Moreno De Pauw seems to have been around for an age – but he’s only 26 years-old with Bremen his 20th start whilst Rotterdam was his sixth win. When you look at those spindly legs you wonder where all that flying lap speed comes from. He rode in Bremen with Lampater but a night of sickness for the German and consequent neutralization cost them all chance of a podium.

Rene Enders

Rene Enders has been around the sprint scene for 15 years with National, European and World titles in the team sprint. He also has two Olympic medals in the discipline and is the fastest man alive over one lap of a 250 meter track from a standing start. He chose Bremen to bid his tearful farewell.

Christian Grasmann

Christian Grasmann used to be a ‘make up the numbers’ guys. Not now, he’s hung on in there, built up his Maloca Pedal Pushers team and is now a ‘standard’ in the six days. He paired here with Jesper Morkov to take third place.

Steep track

The same length as Gent but with tighter corners and longer straights it’s a proper six day bowl. I didn’t have my angle finder with me but the race program tells me it’s 58 degrees. It takes the track builders just two days to shoehorn it in to the hall and it’s gone by the morning after the finale

Roger Kluge

Big Roger Kluge was in action in Rotterdam; an accomplished track rider, Giro stage winner and turbo powered lead out man, few look better on a track bike. When he used to partner Robert Bartko it looked like ‘Skynet,’ who manufactured The Terminator had gone into the six day business.

The Dutch sprinters

As with the German fans, the Dutch love to see the big dudes barreling round the track in flying laps, match sprints, keirins and team sprints. Watch for the Orangemen come the Worlds.

Our man Nico Hesslich’s dad is sprint legend, Lutz – multiple National, World and Olympic individual sprint champion. Partner, Roy Pieters dad, Peter won Paris-Tours and. . . this very six day in 1993 with Urs Freuler.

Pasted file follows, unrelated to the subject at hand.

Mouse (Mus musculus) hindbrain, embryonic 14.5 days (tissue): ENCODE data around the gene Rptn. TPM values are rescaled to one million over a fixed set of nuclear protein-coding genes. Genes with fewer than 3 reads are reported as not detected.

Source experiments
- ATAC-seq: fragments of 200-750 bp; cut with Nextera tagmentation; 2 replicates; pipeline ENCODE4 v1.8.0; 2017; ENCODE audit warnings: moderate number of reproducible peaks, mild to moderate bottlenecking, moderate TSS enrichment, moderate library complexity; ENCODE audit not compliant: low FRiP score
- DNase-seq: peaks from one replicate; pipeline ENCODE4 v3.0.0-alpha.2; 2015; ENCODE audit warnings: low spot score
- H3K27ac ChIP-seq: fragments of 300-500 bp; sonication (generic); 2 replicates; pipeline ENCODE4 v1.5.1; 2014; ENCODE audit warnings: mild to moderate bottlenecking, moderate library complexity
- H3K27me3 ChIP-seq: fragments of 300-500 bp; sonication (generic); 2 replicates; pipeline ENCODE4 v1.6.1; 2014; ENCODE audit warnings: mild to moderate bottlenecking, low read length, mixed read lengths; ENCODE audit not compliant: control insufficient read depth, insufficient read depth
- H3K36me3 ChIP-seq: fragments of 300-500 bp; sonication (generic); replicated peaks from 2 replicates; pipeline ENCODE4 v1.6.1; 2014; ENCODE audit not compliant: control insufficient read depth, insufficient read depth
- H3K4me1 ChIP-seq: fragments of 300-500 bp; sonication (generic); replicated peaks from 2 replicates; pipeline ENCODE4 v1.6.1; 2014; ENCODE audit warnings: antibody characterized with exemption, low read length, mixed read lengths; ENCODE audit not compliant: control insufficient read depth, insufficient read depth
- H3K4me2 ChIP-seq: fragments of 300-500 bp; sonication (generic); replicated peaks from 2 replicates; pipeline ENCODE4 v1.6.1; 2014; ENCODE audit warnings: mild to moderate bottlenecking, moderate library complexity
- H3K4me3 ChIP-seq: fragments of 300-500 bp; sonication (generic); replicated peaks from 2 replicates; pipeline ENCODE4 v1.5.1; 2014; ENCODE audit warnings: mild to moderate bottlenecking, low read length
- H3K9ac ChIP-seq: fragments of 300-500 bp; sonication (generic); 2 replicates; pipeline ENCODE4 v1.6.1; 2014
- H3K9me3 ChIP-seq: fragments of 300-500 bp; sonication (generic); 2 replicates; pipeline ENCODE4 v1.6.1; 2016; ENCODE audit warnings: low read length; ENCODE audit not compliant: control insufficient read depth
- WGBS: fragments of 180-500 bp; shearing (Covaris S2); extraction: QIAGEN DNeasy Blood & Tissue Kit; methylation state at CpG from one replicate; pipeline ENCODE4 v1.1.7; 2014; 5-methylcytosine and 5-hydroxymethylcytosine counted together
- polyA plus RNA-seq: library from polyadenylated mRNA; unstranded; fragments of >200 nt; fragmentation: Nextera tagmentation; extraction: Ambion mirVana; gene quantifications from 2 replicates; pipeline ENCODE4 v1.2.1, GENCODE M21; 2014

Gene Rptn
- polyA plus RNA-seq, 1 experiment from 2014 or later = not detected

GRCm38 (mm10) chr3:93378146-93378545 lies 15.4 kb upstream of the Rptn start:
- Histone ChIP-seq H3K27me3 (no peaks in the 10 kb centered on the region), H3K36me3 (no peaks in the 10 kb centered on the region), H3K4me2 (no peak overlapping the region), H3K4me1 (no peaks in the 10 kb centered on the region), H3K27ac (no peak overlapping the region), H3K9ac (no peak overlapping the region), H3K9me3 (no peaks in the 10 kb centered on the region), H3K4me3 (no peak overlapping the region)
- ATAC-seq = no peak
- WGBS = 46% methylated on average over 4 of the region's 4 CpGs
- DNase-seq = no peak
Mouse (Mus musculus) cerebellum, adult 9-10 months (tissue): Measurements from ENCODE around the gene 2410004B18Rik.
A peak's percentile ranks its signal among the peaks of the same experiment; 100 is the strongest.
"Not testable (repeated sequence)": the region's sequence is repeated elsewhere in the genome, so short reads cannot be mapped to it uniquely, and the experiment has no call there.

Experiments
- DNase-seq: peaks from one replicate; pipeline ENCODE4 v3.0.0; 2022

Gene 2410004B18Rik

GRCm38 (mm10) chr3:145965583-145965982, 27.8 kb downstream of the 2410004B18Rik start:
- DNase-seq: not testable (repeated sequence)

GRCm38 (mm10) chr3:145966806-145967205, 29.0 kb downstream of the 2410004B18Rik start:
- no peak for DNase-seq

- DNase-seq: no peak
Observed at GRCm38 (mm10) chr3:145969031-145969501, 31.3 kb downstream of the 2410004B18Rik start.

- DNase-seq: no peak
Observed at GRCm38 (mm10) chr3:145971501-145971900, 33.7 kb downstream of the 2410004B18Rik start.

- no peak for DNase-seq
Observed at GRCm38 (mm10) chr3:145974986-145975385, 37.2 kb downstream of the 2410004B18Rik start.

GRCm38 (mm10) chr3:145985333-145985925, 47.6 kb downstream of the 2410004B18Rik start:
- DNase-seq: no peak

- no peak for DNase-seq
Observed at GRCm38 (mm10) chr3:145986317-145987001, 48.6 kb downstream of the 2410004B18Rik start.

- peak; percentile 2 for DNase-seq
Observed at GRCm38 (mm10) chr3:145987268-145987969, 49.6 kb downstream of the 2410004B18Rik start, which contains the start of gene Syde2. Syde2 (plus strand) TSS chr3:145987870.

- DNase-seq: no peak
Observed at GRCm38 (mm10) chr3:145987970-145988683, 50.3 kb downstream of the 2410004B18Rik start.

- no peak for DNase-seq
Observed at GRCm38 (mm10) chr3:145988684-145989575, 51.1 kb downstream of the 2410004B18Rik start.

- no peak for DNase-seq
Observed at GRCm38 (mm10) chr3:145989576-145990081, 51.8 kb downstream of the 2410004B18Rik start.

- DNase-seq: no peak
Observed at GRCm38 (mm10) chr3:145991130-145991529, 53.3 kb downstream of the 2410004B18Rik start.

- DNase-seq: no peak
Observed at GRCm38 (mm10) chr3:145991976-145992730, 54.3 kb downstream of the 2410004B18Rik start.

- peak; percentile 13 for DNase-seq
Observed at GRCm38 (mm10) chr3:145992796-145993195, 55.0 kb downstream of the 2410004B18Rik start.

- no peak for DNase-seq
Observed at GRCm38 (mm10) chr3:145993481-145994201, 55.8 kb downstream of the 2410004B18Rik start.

Hoogvliet - Nederland  - wielrennen - cycling - radsport - cyclisme - stock - archief - archive - Rene Pijnen en Didi Dietrich Thurau - photo Cor Vos © 2015
Recordman Rene Pijnen with Didi Thurau

Race run continuously since 1965 with legends Palle Lykke (Denmark) and Rik van Steenbergen (Belgium) as first winners. Recordman: Rene Pijnen (The Netherlands) on seven wins. Four previous winners rode in 2018: Lampater (x2), Stroetinga, Grasmann and De Ketele.

Craziest hair in the race

Michele Scartezzini; the former Fiorenzuola summer six day winner has his quiff spring loaded – he takes off his helmet and, Boing!

Kirstin Wild

Towering over most all of her rivals, Kirstin Wild dominated the ladies’ racing. We just wish our Scottish lass, Katie Archibald had been here to make races out of processions.

Not all glamour

The speed, the whirlpool of color, the rapier sharp maneuvers – it’s all so glam. Have you ever been in the cabins?

Thought not. . .

Show time for Ed in Bremen with his new friend, Alphonso Williams

It was November 2005 when Ed Hood first penned a piece for PEZ, on US legend Mike Neel. Since then he’s covered all of the Grand Tours and Monuments for PEZ and has an article count in excess of 1,600 in the archive. He was a Scottish champion cyclist himself – many years and kilograms ago – and still owns a Klein Attitude, Dura Ace carbon Giant and a Fixie. He and fellow Scot and PEZ contributor Martin Williamson run the Scottish site www.veloveritas.co.uk where more of his musings on our sport can be found.